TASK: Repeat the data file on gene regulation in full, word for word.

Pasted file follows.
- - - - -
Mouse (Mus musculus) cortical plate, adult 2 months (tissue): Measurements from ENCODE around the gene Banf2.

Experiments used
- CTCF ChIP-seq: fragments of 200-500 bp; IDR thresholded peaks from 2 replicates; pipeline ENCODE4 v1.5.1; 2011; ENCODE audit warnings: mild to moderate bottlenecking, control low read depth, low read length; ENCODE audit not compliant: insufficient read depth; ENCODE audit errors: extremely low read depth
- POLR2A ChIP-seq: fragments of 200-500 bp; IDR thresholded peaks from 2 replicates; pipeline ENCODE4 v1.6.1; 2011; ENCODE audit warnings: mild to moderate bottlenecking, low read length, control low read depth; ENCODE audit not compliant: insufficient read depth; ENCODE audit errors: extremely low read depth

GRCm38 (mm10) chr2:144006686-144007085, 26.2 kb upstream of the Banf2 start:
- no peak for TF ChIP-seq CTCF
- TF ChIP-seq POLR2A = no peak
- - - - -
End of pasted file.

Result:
Mouse (Mus musculus) cortical plate, adult 2 months (tissue): Measurements from ENCODE around the gene Banf2.

Experiments used
- CTCF ChIP-seq: fragments of 200-500 bp; IDR thresholded peaks from 2 replicates; pipeline ENCODE4 v1.5.1; 2011; ENCODE audit warnings: mild to moderate bottlenecking, control low read depth, low read length; ENCODE audit not compliant: insufficient read depth; ENCODE audit errors: extremely low read depth
- POLR2A ChIP-seq: fragments of 200-500 bp; IDR thresholded peaks from 2 replicates; pipeline ENCODE4 v1.6.1; 2011; ENCODE audit warnings: mild to moderate bottlenecking, low read length, control low read depth; ENCODE audit not compliant: insufficient read depth; ENCODE audit errors: extremely low read depth

GRCm38 (mm10) chr2:144006686-144007085, 26.2 kb upstream of the Banf2 start:
- no peak for TF ChIP-seq CTCF
- TF ChIP-seq POLR2A = no peak